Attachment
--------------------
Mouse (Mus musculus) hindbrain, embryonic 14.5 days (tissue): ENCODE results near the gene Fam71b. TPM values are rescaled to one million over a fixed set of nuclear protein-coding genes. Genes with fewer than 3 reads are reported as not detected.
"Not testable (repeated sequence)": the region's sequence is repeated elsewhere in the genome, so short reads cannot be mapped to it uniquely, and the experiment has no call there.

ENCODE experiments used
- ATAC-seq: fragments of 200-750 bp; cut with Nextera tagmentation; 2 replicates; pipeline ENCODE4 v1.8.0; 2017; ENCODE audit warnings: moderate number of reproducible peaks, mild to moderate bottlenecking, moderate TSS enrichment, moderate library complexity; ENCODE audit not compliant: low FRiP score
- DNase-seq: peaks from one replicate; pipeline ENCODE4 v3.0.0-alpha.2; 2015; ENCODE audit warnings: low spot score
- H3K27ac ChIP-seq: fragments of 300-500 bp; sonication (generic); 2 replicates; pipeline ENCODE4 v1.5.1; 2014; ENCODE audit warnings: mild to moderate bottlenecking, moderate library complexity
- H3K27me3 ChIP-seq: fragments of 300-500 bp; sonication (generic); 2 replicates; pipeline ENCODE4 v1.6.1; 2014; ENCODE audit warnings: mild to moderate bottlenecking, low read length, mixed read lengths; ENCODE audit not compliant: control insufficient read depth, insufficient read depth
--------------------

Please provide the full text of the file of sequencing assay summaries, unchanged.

Mouse (Mus musculus) hindbrain, embryonic 14.5 days (tissue): ENCODE results near the gene Fam71b. TPM values are rescaled to one million over a fixed set of nuclear protein-coding genes. Genes with fewer than 3 reads are reported as not detected.
"Not testable (repeated sequence)": the region's sequence is repeated elsewhere in the genome, so short reads cannot be mapped to it uniquely, and the experiment has no call there.

ENCODE experiments used
- ATAC-seq: fragments of 200-750 bp; cut with Nextera tagmentation; 2 replicates; pipeline ENCODE4 v1.8.0; 2017; ENCODE audit warnings: moderate number of reproducible peaks, mild to moderate bottlenecking, moderate TSS enrichment, moderate library complexity; ENCODE audit not compliant: low FRiP score
- DNase-seq: peaks from one replicate; pipeline ENCODE4 v3.0.0-alpha.2; 2015; ENCODE audit warnings: low spot score
- H3K27ac ChIP-seq: fragments of 300-500 bp; sonication (generic); 2 replicates; pipeline ENCODE4 v1.5.1; 2014; ENCODE audit warnings: mild to moderate bottlenecking, moderate library complexity
- H3K27me3 ChIP-seq: fragments of 300-500 bp; sonication (generic); 2 replicates; pipeline ENCODE4 v1.6.1; 2014; ENCODE audit warnings: mild to moderate bottlenecking, low read length, mixed read lengths; ENCODE audit not compliant: control insufficient read depth, insufficient read depth